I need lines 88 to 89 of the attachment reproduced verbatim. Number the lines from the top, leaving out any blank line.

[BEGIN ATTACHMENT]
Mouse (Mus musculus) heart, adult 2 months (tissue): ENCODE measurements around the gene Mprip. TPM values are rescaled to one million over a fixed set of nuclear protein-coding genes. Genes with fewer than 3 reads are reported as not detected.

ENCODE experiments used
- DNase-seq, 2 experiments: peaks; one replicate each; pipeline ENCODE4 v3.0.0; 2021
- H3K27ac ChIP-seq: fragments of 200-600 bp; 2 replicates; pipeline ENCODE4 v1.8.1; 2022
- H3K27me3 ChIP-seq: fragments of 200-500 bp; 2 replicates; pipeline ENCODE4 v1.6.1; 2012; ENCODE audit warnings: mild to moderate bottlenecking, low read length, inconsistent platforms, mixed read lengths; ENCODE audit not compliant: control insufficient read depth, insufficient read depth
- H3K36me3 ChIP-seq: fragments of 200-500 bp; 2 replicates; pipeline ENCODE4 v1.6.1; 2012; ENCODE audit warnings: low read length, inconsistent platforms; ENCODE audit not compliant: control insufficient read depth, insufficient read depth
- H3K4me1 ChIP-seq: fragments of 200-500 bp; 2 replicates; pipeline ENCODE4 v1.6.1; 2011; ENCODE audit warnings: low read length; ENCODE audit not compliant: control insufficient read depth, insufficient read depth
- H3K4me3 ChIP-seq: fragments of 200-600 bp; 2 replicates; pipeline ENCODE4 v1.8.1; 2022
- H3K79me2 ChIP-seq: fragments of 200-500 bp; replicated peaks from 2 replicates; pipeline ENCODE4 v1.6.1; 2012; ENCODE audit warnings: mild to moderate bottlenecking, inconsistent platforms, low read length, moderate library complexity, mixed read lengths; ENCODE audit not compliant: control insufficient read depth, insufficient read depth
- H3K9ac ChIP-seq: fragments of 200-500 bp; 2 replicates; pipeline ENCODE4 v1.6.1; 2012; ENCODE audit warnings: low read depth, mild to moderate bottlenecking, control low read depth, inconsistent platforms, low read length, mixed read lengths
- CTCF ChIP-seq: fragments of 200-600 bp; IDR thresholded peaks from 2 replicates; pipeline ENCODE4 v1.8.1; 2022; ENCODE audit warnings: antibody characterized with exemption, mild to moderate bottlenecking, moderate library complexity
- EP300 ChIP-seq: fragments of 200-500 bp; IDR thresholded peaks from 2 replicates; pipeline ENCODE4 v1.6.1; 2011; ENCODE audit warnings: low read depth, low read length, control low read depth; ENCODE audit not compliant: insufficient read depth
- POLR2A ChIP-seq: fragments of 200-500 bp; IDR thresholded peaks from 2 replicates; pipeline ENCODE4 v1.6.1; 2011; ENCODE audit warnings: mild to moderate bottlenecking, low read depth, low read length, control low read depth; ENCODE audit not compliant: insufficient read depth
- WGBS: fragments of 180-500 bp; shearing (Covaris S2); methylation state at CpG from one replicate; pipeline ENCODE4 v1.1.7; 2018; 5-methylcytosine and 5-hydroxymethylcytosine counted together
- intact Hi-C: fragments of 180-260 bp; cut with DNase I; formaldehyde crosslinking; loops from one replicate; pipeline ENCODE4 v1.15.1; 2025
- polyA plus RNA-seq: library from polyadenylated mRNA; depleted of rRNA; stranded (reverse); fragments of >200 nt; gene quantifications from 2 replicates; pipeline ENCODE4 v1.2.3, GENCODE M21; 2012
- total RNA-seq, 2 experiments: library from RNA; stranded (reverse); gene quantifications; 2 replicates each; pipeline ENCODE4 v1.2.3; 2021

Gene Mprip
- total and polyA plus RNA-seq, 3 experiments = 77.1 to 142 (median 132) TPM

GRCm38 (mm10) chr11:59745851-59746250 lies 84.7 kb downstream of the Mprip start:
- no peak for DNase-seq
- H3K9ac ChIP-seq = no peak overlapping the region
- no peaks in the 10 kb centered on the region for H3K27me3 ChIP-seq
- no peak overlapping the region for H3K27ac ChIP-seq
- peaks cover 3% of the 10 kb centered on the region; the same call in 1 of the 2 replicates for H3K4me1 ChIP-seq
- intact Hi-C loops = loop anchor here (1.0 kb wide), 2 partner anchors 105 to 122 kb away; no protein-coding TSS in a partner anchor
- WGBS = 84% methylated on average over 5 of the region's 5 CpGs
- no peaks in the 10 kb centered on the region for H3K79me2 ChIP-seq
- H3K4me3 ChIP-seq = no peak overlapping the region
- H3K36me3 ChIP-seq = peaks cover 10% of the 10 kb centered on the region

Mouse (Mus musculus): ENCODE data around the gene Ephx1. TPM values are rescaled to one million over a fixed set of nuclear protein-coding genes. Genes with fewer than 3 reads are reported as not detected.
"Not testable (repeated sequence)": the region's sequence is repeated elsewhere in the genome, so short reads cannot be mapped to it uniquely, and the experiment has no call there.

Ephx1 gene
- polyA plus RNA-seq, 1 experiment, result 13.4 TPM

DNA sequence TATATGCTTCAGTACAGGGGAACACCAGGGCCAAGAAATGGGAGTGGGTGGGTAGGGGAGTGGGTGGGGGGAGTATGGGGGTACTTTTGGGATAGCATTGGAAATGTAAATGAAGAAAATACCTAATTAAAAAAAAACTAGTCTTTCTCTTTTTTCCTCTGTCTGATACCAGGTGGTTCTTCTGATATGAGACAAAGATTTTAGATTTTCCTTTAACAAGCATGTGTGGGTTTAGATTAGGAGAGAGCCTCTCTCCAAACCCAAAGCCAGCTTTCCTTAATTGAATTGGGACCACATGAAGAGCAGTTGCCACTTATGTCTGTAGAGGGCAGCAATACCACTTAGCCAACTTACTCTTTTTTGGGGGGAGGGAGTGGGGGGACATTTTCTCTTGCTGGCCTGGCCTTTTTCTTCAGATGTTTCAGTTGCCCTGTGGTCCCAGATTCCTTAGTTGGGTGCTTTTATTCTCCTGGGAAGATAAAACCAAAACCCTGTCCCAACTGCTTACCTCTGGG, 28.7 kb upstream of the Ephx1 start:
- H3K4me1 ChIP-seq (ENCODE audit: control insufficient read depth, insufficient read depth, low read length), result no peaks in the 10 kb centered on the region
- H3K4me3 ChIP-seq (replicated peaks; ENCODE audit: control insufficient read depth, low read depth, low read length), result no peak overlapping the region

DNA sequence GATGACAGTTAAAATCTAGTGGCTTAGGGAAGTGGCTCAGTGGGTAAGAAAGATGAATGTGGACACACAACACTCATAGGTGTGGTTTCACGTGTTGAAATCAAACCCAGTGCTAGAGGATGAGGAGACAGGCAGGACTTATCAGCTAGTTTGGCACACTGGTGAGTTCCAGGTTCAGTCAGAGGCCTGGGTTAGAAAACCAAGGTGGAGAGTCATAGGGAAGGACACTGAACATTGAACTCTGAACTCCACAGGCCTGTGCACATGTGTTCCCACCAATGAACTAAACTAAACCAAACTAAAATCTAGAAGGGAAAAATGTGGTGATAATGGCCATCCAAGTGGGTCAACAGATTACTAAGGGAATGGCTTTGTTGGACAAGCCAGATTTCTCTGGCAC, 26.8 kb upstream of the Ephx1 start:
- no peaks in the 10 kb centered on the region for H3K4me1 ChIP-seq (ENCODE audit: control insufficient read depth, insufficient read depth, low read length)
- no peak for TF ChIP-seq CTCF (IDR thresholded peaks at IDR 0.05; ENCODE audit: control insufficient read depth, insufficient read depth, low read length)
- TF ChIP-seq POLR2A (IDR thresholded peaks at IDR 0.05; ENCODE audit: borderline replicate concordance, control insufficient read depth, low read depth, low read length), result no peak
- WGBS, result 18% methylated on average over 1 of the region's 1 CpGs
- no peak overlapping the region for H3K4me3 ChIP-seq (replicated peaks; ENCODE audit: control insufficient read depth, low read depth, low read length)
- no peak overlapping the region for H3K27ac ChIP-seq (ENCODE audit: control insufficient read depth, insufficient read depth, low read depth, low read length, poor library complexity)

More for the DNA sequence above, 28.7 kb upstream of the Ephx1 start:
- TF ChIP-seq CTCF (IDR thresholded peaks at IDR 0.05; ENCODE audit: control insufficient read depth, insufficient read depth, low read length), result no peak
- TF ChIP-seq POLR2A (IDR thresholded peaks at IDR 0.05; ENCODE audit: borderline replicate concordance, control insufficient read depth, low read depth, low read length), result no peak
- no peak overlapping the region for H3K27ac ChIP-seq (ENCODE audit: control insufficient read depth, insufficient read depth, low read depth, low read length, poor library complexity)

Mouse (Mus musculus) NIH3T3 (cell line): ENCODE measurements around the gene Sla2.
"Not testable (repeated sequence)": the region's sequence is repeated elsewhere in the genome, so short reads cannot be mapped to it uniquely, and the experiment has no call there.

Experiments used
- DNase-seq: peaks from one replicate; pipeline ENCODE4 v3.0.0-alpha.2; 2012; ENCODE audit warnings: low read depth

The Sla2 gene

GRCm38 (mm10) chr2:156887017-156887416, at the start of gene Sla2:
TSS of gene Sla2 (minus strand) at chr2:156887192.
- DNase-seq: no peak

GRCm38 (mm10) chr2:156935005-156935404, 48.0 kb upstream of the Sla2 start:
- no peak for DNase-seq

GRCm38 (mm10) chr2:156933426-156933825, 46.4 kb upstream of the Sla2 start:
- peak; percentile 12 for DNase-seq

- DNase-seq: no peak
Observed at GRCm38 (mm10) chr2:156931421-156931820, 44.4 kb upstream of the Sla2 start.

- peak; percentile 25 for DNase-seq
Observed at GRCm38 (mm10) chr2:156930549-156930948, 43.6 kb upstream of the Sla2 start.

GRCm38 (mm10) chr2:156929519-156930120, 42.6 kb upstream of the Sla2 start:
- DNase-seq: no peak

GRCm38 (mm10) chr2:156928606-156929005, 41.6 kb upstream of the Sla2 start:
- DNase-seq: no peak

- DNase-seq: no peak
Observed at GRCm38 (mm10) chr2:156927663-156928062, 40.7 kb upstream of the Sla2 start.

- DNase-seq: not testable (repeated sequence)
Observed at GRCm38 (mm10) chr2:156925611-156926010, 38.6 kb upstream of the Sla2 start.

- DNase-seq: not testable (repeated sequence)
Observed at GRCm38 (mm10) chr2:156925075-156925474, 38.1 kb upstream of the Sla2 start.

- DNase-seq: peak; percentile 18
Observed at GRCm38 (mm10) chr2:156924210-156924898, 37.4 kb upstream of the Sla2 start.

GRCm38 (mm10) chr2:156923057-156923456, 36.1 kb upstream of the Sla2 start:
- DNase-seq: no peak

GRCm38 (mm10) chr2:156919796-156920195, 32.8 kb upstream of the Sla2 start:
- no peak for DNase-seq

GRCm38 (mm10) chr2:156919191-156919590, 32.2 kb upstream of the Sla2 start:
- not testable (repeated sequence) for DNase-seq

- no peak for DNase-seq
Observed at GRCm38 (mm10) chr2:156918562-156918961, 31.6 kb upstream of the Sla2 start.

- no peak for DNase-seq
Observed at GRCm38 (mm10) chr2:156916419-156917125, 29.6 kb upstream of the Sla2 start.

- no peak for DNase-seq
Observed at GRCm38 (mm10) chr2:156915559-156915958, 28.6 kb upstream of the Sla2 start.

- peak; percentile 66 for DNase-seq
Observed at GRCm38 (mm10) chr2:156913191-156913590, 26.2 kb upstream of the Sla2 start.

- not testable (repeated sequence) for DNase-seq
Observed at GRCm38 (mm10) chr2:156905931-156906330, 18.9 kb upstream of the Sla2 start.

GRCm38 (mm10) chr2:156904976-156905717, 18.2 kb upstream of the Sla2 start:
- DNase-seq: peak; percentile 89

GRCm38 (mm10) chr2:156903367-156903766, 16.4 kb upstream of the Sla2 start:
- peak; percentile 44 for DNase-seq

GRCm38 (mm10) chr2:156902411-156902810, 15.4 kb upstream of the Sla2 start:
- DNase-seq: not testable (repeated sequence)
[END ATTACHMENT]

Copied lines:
Observed at GRCm38 (mm10) chr2:156915559-156915958, 28.6 kb upstream of the Sla2 start.

- peak; percentile 66 for DNase-seq